LICENSING PRODUCT TIMES (Winter 1991)

Old Farmer's Almanac Opens New Licensing Market

reported by Charles M. Nelson

In the aftermath of Licensing '91, many experts could be heard complaining that property licensing was suffering from too much of a "muchness:" too many fads and too few stable properties, too many competing characters and brands chasing too few products. So it's refreshing to hear the storyof the Old Farmer's Almanac licensing program, a relative newcomer with a fresh and highly successful apaproach.

Founded in 1792, the Almanac is the oldest continuously published periodical in North America and has one of the oldest trademerks in use today. But it was not until 1989 that the Almanac began to license its marks. Its debut in the world of licensing was entrusted to Mr. Gordon Howard, pres;eident of International Licensing Management, Inc. (ILM), of Balmville, NY. From the outset, it was clear that great care was needed to match the Almanac with appropriate products. Its circulation of more than six million is based on a readership that actually uses the Almanac and takes its advice seriously. This relationship makes the trademark a highly desireable property with tremendous licensing potential, but also leaves it particularly vulnerable if it becomes associated with an inferior or unreliable product. Also, any endorsement of a product falling outside the Almanac's perceived expertise might provike consumer skepticism.

Careful research convinced ILM that it should avoid short-term fads and concentrate on long-term, stable licensees with quality products for the kitchen and yard. This was not easy since much of the product spectrum was outside traditional licelnsing venues. Indeed, corporate licensing was unheard of in the lawn and garden industry. Initially, manufacturers greeted ILM's licensing proposals with implacable skepticism; it took months to bring on board Anchor Swan of Worthington, OH, manufactuarers of garden hose. This produce was a great success and led the following year to the addition of The American Seed Company (flower and vegetable seeds), Ideal Technologies (organic fertilizer) and Pennington Enterprises (bird and grass seed). None of these companies previously marketed their products under license. They are the opening wedge for a new growing licensing genre, contributing to the growth of license diversity as well as licensed product revenues.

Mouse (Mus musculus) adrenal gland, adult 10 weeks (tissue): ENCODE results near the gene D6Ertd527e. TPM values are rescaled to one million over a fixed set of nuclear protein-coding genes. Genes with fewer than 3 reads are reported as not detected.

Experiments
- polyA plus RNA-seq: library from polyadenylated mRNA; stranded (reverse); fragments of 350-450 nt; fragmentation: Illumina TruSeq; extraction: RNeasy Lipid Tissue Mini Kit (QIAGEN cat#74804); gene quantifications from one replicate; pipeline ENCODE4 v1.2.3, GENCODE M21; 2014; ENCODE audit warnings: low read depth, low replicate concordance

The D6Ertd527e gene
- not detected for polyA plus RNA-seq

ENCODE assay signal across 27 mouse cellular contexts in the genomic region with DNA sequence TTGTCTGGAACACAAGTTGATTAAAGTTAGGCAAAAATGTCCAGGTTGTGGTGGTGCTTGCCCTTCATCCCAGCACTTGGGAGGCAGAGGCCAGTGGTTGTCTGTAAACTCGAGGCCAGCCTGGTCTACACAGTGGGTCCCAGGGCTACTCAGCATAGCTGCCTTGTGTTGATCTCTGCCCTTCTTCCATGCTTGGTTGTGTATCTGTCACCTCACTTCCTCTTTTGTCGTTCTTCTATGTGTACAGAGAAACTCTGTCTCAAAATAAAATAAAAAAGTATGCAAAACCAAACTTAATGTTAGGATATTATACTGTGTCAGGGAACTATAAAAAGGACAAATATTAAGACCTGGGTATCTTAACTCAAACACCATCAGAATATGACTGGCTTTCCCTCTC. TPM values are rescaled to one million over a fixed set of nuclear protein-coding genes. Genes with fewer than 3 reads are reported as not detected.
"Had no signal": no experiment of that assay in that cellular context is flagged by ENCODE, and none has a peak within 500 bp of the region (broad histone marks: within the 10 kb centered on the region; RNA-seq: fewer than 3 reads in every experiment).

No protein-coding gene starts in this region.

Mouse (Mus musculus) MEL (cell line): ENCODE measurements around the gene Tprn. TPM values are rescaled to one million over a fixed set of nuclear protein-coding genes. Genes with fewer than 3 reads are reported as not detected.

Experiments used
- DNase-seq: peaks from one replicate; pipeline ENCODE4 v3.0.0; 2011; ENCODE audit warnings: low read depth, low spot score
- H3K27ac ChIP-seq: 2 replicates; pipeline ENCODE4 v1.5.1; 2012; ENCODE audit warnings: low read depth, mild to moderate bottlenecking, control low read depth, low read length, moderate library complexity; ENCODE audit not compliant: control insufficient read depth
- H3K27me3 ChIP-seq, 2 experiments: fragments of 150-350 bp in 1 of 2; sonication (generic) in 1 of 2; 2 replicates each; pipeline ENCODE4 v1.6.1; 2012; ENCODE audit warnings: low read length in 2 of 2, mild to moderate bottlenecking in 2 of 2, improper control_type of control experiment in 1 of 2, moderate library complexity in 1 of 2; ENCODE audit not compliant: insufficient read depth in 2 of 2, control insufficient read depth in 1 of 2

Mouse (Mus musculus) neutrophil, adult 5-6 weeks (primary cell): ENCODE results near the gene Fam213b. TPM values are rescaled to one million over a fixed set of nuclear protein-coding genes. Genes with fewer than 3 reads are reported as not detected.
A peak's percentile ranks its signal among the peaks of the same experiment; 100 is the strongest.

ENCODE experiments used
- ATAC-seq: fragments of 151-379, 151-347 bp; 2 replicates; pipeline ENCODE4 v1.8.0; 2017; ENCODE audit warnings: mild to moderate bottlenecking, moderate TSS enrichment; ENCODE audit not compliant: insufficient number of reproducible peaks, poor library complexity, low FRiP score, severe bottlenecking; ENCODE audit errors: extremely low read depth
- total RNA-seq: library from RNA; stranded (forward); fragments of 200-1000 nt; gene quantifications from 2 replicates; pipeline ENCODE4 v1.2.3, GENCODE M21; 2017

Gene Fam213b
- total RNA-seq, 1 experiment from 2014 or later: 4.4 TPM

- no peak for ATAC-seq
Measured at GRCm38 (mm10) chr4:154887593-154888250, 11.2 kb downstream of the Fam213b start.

And how do you sell companies on the idea of licensing in a market where it is untested? According to Howard, it takes a carefully planned, persistent campaign. You must understand and carefully document the strnegths of the trademark, select compatible product lines in saturated market segments where association with a strong mark has real potential to capture market share, and select companies that are investing in marketing strategies which can be strengthened by association with your mark. You must tailor your presentation to each coompany you apoproach. Once successful, you must use that success to reopen negotiations with companies that would not take on a license in the absence of a clear track record. "In the beginning," confides Howard, "it was difficult to obtain a serious hearing, but now, after two years of hard work, potential licensees are approaching us in increasing numbers."

Foods and durable kitchen products present a more complex picture. Some product categories are traditional licensing venues while others are not. With such a mixture, it is less difficult to recruit licensees because close analogs usually exist. To date, 14 licensees have been signed on including breakfast cereals, beverages, honey, candies, kistchen containers and textiles, weather stations, laundry accessories and tableware. Of these, six have never sold their products under license and three have only limited past experience. This focus is deliberate. ILM philosophy is to concentrate on obtaining licensees who are interested in developing a long-term, stable relationship with the Almanac and will not be dividing their attention among several, possilby competing licenses. In return, ILM works with the Almanac to develop a host of value added services tailored to each product.

When asked how ILM provided this level of service to licensees and licensors, Howard emphasized that they only represented three to six lincnsors at any one time and concentrated on developing large, diversified portfolios of licenses. He wonders who firms who represent 20 to 50 lincensors could provide consistent, high level, conscientious service. Howard finds the question of conflict of interest particularly troublesome. A potential licensed product might be appropriate for a number of licensors, but available to only one. Any internal process ofr matching competing licensors with competing licensees is fraught with potential conflicts of interest. This problem is avioded by representing only a smallnumber of licensors whose trademarks appeal to different market sectors.